After several key departures in the offseason, it’s safe to say that the New England Patriots defense has regressed from last season. Some regression was bound to happen after the Patriots posted historical numbers on the defensive side in 2019, but it’s been a steeper decline than originally anticipated.

New England still has one of the best secondaries in football, but their second-level has been borderline disastrous so far this year. On top of that, their pass rush has been suspect. All in all, New England has a slightly above average, but opportunistic defense as they lead the league in interceptions. 

Part of the issue with the pass rush is about who isn’t back this season. Jamie Collins and Kyle Van Noy, who were the Patriots sack leaders in 2019, left in free agency due to salary cap restrictions. Defensive captain Dont’a Hightower, who set a career high in sacks last year, opted out of the season due to concerns about the Coronavirus. Between those three players, New England is missing 19.0 out of 47.0 total sacks as a team last season.

Second-year defensive end Chase Winovich, who registered 5.5 sacks as a rookie, entered this year as the Patriots most productive and best pure pass rusher. Despite starting the season with 2.5 sacks through four games, Winovich’s production and playing time had fallen off over the past month. 

In New England’s consecutive losses against Denver, San Francisco and Buffalo, Winovich logged just 40 defensive snaps and 2 tackles. But against Baltimore, Winovich logged 65 snaps and it resulted in arguably the best game of his career. 

Defensively, New England is one of the teams that generally lead the NFL in their use of man coverage. They have the personnel in the secondary to use man coverage against every wide receiver corps, and are able to bring extra pressure as a result. The issue with man coverage, however, is that it turns the defensive backs away from the quarterback as they lock in on the receivers. This means that the pass rush needs to be disciplined in order to pressure the quarterback while still keeping him in the pocket.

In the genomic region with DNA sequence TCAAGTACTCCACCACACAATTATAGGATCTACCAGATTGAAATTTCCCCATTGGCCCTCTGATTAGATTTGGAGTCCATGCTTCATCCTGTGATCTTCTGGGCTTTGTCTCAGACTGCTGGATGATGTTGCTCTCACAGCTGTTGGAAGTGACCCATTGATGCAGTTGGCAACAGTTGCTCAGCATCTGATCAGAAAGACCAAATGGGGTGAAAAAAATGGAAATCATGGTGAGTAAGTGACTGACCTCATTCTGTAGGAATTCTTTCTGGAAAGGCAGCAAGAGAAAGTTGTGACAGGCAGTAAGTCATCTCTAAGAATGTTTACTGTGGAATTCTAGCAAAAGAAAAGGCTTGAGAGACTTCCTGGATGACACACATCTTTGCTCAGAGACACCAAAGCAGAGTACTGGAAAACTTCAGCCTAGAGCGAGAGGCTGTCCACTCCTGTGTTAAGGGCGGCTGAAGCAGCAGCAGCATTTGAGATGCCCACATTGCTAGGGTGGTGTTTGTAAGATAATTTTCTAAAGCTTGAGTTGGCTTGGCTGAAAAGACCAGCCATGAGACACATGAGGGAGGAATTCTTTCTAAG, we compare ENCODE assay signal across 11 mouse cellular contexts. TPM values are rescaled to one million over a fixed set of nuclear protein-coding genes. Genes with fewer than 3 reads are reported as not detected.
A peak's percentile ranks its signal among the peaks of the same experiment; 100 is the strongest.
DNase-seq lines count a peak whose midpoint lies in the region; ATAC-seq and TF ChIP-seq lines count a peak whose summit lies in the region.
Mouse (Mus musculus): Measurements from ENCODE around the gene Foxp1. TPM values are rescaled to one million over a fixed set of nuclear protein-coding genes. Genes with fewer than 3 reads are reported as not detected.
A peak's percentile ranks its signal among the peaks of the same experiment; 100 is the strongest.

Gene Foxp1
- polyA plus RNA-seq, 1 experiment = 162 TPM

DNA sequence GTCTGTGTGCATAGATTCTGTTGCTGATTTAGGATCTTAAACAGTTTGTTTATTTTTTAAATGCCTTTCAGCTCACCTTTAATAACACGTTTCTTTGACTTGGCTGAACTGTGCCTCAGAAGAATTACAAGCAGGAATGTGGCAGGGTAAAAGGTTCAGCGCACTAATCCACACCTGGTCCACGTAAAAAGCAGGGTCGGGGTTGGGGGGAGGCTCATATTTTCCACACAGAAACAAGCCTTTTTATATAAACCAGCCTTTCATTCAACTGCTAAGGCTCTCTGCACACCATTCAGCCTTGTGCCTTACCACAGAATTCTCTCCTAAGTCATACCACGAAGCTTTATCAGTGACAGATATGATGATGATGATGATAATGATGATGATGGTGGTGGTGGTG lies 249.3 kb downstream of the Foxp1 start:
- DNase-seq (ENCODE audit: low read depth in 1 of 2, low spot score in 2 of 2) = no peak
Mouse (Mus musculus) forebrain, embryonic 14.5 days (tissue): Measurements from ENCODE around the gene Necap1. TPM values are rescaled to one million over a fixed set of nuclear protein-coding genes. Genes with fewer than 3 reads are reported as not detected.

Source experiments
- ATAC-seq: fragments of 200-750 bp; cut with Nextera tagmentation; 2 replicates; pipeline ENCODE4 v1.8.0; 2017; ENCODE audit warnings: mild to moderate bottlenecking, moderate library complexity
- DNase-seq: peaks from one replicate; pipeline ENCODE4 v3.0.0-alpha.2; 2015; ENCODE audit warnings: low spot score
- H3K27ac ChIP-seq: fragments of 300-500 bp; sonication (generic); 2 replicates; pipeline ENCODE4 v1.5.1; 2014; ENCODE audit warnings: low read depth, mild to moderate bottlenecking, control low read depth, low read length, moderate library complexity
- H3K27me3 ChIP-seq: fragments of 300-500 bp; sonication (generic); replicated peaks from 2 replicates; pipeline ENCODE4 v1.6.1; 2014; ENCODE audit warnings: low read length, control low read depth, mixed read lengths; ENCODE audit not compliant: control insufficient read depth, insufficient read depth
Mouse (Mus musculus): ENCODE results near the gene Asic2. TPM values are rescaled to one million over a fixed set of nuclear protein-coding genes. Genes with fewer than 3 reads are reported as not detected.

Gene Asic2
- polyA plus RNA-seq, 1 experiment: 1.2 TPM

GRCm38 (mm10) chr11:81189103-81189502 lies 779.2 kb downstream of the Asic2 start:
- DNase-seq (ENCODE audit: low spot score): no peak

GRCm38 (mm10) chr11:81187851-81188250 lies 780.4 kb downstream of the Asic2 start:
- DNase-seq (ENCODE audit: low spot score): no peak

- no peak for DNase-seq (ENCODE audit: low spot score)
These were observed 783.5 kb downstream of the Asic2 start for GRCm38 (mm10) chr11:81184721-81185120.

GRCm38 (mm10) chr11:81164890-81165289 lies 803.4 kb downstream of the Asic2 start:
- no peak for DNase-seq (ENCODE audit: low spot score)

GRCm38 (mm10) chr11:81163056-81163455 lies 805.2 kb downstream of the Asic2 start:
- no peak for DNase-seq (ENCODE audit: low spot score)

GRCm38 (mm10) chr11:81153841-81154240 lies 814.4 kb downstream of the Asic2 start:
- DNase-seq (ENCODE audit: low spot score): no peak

When defenses run zone, the coverage is able to pass off routes while keeping their eyes in the backfield for a potential scramble. Facing the dynamic Lamar Jackson, New England opted for more zone coverage.

With that extra assurance from the secondary, pass rushers such as Winovich can really “pin their ears back” and take more chances. This is especially true when a defense, such as New England’s last Sunday night, decides to play with extra defensive backs on the field, creating more speed in their underneath zones.

On a pure pass rushing rep in the first half of the game, Winovich used a “Ghost” pass rushing move to beat Ravens tackle Orlando Brown. Winovich flashed his inside hand as though he was going for the long arm move, which made Brown shoot his hands, only for Winovich to pull it back and flatten his pads around the edge. 

For the rest of the game, Winovich’s pass rush was built around that speed to the outside. Even on his inside moves and stunts, Winovich was getting the offensive tackles to respect his outside rush first, turning their hips to the outside to open a lane on the interior.

On this rep, Winovich draws a holding call on right tackle D.J. Fluker, but New England was smart to spy Lamar Jackson with the speedy Jonathan Jones in case of a scramble to the outside. 

New England purposefully schemed opportunities for Winovich by using their best stunt weapon: Deatrich Wise Jr. At 6’5 and 275 pounds with the athleticism of a defensive end, Wise is brilliant at using his frame and agility to crowd offensive lineman and make it difficult for them to pass off blocks.

New England ran a “T/E” stunt (defensive tackle before the defensive end) to free up Winovich for a quarterback hit. Sometimes Lamar and Mark Andrews are just too good.

On the Ravens final offensive drive, Winovich forced a checkdown with a pressure on a spin move. He brilliantly waited for the offensive tackle to shoot his inside hand, which was when Winovich dropped his pads low and spun underneath the punch. It was an impressive display of patience as a pass rusher and the technique to pull off a spin in tight quarters. Once again, that was only set up because of his earlier wins on the outside.

As previously mentioned, the training wheels were taken off of Winovich and he was allowed to take more chances as a pass rusher. That resulted in improved pass rush production (9 pressures), but also some sloppy reps. New England is going to have to live with that to get the most out of Winovich, which is necessary for this particular Patriots defense that is struggling to get after the quarterback. They will be able to rely on him when the defensive gameplan calls for more zone coverage, specifically against mobile quarterbacks.

Speaking of quarterbacks who have speed and can extend plays, New England plays one on Sunday in Deshaun Watson.

The Patriots will lean on Winovich’s development as a pass rusher to disrupt the Texans passing game, and he will face a test in left tackle Laremy Tunsil. As long as New England properly schemes plays for Winovich to hunt quarterbacks, either protecting him with a spy behind him or speed in underneath zones, the Patriots will get the necessary pass rush production.

Winovich’s development has involved improved awareness of protections and routes to his side, which should keep his playing time steady moving forward.

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